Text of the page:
Xin shu shan jian ke (Zu: Warriors from the Magic Mountain), Tsui Hark’s explosive fantasy epic, was made and released during an equally dynamic period of Hong Kong history. This dynamism also defines its complex and sometimes baffling narrative. Clashes of opposites characterise this high-powered reworking of the wuxia genre as Tsui plays with many of the ideas encompassed by Deng Xiaoping’s “One country, two systems” vision of reunified China in the early 1980s; an ethos of reunification which would see Hong Kong and mainland China coexist peacefully whilst governed by two very different economic and political systems. In 1983, the year of the film’s release, Hong Kong’s territorial status was changed from being a British crown colony to a dependent territory whilst formal negotiations between the People’s Republic of China and the United Kingdom were gathering serious momentum as the two countries prepared for the transfer of Hong Kong’s sovereignty in 1997. Tsui applies the confusion, excitement and tension of this momentous period of his homeland’s history to every aspect of Zu: mythology, characterisation, art direction, gender, and genre play. The end result is a dazzlingly postmodern mix of Eastern cinematic traditions, Hollywood special effects, comic book aesthetics, and ironic self-reflexivity.

The tension between these opposing forces can be felt within a few minutes of the film’s opening, highlighting what Andrew Schroeder describes as “an almost too-perfect allegory of Hong Kong’s difficult position in between British and Chinese masters” (1). We are introduced to Ti Ming Chi (Biao Yuen – also one of the choreographers employed by the film), a character who cannot decide who to obey when his two commanders order him to launch opposing attack strategies on their enemies. In his confusion, he refuses to obey both of them, is made an outlaw and is forced to flee from his own Blue army. In his rush to escape he comes into contact with Fat Man (Sammo Hung), a soldier from the opposing Red forces. The allegory is then reframed as the two are forced to forget their differences and work together when they come under attack from a mutual enemy (the Yellows). This kind of triangular conflict repeats itself again and again throughout the film. It is fitting that the three primary colours are used as the building blocks of what will build onto a more complex palate, both literally and thematically, as the film moves along.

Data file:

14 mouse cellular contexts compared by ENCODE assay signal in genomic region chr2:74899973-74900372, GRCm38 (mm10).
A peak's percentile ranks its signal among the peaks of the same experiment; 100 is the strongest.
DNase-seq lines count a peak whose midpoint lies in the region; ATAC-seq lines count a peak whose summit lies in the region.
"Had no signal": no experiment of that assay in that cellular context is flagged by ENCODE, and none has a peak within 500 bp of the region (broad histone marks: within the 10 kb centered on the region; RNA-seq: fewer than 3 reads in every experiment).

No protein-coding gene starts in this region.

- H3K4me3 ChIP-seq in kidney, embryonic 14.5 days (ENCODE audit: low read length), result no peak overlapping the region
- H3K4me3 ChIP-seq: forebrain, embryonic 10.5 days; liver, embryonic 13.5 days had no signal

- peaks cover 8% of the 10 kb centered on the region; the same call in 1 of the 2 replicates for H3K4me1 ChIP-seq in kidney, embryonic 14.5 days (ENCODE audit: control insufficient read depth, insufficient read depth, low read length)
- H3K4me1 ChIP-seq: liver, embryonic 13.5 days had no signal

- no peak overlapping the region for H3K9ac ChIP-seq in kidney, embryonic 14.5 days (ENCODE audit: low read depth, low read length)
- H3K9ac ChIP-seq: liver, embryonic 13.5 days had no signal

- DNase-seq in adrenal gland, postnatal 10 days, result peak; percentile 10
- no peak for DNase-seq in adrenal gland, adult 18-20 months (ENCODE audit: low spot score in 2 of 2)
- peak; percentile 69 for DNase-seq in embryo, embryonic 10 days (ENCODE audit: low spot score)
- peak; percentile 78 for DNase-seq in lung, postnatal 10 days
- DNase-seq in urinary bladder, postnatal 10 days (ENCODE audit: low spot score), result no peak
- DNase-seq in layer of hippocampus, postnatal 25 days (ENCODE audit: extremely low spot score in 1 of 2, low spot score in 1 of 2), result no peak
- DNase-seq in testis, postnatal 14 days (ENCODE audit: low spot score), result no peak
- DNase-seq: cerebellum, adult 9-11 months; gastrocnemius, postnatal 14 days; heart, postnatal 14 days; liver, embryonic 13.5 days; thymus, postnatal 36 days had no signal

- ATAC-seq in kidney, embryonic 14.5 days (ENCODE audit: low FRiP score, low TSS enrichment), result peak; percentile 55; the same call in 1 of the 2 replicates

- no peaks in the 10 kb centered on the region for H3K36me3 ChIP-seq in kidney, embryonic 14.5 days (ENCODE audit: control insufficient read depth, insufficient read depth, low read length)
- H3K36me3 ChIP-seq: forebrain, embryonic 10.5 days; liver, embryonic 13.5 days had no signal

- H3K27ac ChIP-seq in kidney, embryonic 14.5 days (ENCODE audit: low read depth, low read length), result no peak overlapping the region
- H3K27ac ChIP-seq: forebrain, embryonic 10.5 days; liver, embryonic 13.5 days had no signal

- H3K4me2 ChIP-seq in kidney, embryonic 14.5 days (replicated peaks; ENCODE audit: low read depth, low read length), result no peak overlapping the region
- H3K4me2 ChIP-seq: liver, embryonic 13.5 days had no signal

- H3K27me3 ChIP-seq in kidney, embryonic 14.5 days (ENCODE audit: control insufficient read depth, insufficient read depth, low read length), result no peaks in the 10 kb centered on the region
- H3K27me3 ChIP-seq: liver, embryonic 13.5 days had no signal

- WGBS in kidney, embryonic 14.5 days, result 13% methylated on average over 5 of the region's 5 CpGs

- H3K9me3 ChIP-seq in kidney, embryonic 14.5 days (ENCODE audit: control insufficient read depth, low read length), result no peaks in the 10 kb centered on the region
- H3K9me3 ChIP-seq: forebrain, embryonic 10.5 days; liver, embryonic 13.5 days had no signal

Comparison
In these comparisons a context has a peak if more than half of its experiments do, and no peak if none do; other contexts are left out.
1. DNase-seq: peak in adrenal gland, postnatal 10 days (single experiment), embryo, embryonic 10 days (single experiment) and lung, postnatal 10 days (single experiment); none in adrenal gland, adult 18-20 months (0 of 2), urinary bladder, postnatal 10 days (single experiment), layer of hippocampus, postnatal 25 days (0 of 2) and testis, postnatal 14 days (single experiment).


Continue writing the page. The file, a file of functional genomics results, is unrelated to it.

Colour is an essential component of Zu’s visual narrative and is used in a spectacularly calculated and stylised manner to symbolise the conflicts on screen. Colours rarely appear as shades in Zu. Like the comic books Tsui loved so much as a youngster, Zu’s art direction, headed by William Chang (later to become a key collaborator with Wong Kar-wai), utilises bold blocks of colour which always denote something beyond the immediately readable. The combination of colours is also used to heighten the many clashes between characters, be they human or otherworldly. If it was possible to miss any of these colour-based signifiers, Tsui’s skillful inclusion of snappy, self-reflexive dialogue reigns in any ambiguity, even going so far as to include lines like “bad guys wear black, good guys wear white – try to keep up!” (between a confused Ti Ming-Chi and his new companions) in the script.